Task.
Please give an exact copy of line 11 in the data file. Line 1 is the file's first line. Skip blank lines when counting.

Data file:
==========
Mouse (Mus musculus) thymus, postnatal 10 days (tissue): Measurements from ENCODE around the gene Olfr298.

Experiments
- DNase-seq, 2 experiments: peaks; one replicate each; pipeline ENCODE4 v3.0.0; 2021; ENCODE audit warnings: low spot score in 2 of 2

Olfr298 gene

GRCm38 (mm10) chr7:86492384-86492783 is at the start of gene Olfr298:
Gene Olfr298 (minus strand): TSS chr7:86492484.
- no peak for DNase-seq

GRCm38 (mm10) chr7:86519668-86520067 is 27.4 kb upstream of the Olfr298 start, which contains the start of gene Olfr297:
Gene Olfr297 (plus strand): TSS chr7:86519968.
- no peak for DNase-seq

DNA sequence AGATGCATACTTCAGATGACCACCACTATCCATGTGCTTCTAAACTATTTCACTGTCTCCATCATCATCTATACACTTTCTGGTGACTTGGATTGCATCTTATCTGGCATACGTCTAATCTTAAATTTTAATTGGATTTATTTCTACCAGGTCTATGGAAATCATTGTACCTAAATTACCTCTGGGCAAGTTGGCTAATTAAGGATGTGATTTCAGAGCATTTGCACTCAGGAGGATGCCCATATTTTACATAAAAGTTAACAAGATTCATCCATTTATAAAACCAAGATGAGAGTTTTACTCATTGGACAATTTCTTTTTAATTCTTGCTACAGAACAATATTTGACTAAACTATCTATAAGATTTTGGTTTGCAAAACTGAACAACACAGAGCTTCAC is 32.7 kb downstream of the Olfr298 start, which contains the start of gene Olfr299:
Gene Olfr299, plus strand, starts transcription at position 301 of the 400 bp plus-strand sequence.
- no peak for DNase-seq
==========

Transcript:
DNA sequence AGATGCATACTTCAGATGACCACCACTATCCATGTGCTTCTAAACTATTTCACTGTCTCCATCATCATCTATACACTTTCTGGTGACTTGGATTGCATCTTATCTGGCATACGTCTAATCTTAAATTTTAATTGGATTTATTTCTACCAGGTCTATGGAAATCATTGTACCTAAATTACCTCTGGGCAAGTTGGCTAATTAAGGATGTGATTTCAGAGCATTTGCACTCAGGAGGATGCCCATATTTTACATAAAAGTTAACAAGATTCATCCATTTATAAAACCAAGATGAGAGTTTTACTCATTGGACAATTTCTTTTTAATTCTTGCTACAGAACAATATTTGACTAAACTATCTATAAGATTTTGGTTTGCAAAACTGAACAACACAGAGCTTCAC is 32.7 kb downstream of the Olfr298 start, which contains the start of gene Olfr299: